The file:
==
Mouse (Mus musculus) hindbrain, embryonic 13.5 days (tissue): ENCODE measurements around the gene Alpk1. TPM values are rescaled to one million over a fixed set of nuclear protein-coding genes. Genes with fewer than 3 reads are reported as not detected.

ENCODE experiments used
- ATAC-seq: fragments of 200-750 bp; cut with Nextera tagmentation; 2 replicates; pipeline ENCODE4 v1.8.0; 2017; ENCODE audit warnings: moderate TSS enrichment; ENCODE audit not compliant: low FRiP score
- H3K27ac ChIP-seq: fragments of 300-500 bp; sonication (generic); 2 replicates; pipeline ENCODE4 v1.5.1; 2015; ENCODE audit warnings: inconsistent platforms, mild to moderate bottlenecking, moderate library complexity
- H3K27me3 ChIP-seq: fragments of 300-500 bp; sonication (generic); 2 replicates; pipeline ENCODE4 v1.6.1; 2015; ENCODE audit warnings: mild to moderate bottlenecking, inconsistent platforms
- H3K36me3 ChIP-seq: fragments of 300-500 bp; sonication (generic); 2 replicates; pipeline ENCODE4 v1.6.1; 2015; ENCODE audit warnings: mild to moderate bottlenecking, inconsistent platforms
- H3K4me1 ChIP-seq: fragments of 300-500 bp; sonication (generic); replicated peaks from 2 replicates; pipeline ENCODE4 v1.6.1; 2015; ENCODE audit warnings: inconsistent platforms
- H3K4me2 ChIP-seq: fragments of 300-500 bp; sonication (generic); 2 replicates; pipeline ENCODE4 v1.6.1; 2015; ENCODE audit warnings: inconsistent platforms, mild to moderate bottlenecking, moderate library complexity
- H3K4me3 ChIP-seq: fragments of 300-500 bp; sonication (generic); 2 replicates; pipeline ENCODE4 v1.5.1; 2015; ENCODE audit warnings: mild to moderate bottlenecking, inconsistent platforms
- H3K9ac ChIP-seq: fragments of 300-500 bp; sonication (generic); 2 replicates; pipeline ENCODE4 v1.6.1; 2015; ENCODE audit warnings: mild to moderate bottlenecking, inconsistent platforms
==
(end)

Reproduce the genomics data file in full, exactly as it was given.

Mouse (Mus musculus) hindbrain, embryonic 13.5 days (tissue): ENCODE measurements around the gene Alpk1. TPM values are rescaled to one million over a fixed set of nuclear protein-coding genes. Genes with fewer than 3 reads are reported as not detected.

ENCODE experiments used
- ATAC-seq: fragments of 200-750 bp; cut with Nextera tagmentation; 2 replicates; pipeline ENCODE4 v1.8.0; 2017; ENCODE audit warnings: moderate TSS enrichment; ENCODE audit not compliant: low FRiP score
- H3K27ac ChIP-seq: fragments of 300-500 bp; sonication (generic); 2 replicates; pipeline ENCODE4 v1.5.1; 2015; ENCODE audit warnings: inconsistent platforms, mild to moderate bottlenecking, moderate library complexity
- H3K27me3 ChIP-seq: fragments of 300-500 bp; sonication (generic); 2 replicates; pipeline ENCODE4 v1.6.1; 2015; ENCODE audit warnings: mild to moderate bottlenecking, inconsistent platforms
- H3K36me3 ChIP-seq: fragments of 300-500 bp; sonication (generic); 2 replicates; pipeline ENCODE4 v1.6.1; 2015; ENCODE audit warnings: mild to moderate bottlenecking, inconsistent platforms
- H3K4me1 ChIP-seq: fragments of 300-500 bp; sonication (generic); replicated peaks from 2 replicates; pipeline ENCODE4 v1.6.1; 2015; ENCODE audit warnings: inconsistent platforms
- H3K4me2 ChIP-seq: fragments of 300-500 bp; sonication (generic); 2 replicates; pipeline ENCODE4 v1.6.1; 2015; ENCODE audit warnings: inconsistent platforms, mild to moderate bottlenecking, moderate library complexity
- H3K4me3 ChIP-seq: fragments of 300-500 bp; sonication (generic); 2 replicates; pipeline ENCODE4 v1.5.1; 2015; ENCODE audit warnings: mild to moderate bottlenecking, inconsistent platforms
- H3K9ac ChIP-seq: fragments of 300-500 bp; sonication (generic); 2 replicates; pipeline ENCODE4 v1.6.1; 2015; ENCODE audit warnings: mild to moderate bottlenecking, inconsistent platforms